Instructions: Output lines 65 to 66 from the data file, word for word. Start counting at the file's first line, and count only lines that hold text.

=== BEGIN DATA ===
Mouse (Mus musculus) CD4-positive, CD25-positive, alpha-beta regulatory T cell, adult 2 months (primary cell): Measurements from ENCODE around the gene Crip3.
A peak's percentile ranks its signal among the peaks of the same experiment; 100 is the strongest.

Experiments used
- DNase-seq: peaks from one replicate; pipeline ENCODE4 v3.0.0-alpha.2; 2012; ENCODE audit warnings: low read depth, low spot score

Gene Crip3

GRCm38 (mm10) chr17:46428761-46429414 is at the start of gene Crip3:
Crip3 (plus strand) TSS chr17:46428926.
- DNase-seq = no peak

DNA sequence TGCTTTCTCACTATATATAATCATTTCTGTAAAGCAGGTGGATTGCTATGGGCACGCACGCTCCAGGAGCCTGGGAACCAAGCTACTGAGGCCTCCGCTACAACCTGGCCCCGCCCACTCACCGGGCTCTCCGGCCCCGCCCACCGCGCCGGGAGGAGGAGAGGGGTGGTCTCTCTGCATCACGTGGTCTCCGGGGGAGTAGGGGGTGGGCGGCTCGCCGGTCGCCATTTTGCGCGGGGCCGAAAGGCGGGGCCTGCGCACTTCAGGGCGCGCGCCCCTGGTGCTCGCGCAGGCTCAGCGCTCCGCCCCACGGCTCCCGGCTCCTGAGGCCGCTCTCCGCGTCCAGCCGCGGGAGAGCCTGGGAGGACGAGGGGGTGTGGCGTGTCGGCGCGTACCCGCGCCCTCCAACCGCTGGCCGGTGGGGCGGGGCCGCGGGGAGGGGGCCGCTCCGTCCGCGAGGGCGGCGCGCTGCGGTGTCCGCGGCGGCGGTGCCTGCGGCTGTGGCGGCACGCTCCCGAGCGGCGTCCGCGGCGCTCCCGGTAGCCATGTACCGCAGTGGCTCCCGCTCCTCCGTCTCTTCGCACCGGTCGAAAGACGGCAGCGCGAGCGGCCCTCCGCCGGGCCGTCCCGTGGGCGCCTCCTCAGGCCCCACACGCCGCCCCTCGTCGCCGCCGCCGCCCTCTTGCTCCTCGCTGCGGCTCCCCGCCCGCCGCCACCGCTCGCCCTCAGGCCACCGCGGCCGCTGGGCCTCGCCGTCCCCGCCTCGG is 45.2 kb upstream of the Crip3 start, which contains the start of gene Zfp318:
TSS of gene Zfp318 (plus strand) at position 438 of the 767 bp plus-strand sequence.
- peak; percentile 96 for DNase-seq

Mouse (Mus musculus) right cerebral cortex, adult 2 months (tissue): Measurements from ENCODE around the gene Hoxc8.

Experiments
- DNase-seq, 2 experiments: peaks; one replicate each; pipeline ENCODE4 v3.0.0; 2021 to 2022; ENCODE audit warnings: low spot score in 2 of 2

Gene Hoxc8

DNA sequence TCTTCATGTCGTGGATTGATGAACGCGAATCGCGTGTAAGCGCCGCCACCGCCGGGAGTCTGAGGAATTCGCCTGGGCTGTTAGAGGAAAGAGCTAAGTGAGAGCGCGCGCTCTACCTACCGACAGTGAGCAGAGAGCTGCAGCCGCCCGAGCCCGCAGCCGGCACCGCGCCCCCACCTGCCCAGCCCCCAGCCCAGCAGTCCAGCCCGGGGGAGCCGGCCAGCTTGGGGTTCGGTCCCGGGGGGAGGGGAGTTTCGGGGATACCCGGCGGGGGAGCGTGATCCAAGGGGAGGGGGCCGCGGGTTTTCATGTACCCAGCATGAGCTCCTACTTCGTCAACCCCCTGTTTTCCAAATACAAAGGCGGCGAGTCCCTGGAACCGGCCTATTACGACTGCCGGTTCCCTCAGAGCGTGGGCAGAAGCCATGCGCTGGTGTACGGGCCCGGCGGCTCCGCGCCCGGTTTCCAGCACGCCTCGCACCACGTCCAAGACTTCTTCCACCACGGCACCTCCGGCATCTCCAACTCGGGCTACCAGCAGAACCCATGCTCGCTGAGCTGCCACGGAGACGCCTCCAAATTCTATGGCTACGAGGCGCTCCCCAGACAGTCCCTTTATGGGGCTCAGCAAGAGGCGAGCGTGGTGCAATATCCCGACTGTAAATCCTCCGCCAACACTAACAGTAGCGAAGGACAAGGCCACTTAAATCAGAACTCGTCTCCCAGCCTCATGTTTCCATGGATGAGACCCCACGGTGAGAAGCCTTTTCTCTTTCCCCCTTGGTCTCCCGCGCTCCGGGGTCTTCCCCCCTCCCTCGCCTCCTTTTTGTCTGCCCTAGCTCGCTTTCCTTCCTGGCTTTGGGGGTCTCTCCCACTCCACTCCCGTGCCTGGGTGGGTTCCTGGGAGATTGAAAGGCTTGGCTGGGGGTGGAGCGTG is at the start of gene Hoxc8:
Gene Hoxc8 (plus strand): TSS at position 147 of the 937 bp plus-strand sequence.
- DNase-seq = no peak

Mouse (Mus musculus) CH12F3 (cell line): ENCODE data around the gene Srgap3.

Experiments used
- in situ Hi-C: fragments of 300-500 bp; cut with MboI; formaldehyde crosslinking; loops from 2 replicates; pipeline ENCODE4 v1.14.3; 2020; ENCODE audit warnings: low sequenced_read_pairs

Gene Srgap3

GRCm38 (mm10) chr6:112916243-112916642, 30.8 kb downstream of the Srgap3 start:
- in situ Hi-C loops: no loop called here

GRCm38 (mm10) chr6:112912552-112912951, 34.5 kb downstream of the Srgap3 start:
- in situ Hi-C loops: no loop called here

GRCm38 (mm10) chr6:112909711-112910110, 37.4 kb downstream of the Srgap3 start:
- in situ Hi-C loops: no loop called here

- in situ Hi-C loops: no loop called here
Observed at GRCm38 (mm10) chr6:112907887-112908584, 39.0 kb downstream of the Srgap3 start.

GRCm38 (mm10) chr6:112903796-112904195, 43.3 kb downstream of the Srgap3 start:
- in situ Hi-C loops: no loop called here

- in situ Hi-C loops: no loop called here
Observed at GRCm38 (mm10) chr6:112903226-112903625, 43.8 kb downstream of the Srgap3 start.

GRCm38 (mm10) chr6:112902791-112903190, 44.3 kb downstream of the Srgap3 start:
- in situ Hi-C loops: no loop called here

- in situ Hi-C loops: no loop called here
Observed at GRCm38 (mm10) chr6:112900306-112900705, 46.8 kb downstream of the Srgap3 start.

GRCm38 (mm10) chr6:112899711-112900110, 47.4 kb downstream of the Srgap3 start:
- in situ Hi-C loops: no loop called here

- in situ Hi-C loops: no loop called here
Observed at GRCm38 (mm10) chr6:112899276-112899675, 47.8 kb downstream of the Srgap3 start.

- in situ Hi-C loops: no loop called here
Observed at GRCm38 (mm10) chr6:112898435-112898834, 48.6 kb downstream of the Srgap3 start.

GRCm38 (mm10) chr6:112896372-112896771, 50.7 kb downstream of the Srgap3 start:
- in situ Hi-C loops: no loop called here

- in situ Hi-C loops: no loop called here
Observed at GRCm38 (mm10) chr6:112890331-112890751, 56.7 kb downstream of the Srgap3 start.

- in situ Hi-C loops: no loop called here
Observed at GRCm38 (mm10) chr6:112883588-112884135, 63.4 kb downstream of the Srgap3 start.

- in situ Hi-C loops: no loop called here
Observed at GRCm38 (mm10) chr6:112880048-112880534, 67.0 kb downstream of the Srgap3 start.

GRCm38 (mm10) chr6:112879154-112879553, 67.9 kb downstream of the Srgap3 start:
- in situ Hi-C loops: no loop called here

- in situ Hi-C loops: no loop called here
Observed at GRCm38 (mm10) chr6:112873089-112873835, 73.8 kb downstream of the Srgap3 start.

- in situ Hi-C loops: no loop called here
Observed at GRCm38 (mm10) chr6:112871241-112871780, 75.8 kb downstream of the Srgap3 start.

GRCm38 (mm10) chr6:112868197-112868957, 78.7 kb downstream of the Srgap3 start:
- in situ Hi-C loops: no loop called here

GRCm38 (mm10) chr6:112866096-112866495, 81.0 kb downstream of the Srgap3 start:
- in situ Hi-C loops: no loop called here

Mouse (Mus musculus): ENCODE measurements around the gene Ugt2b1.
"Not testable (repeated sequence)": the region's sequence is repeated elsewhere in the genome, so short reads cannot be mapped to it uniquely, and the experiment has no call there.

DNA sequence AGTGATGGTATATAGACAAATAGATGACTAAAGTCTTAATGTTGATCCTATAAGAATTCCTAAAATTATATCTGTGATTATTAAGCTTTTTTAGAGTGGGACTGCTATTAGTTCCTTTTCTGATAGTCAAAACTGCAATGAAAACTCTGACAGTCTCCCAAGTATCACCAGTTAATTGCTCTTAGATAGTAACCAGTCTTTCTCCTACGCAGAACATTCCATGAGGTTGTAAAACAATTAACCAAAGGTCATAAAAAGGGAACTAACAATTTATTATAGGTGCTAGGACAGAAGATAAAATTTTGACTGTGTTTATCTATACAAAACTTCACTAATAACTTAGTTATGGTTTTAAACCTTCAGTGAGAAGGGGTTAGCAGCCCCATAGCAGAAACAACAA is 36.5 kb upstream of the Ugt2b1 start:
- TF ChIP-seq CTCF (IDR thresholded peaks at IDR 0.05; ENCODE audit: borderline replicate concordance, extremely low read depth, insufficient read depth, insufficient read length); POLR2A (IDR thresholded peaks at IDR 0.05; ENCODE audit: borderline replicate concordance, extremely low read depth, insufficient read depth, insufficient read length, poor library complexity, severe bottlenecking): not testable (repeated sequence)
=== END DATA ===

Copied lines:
DNA sequence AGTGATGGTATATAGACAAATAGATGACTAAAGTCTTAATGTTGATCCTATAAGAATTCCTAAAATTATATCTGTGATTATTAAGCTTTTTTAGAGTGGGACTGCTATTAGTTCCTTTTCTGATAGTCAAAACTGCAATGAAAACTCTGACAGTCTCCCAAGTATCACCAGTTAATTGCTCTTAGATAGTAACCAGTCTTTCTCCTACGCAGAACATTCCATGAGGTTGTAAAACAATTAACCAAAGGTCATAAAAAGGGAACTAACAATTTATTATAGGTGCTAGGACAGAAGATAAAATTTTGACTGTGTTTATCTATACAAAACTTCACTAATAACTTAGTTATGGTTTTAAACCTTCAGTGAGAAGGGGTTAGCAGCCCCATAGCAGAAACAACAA is 36.5 kb upstream of the Ugt2b1 start:
- TF ChIP-seq CTCF (IDR thresholded peaks at IDR 0.05; ENCODE audit: borderline replicate concordance, extremely low read depth, insufficient read depth, insufficient read length); POLR2A (IDR thresholded peaks at IDR 0.05; ENCODE audit: borderline replicate concordance, extremely low read depth, insufficient read depth, insufficient read length, poor library complexity, severe bottlenecking): not testable (repeated sequence)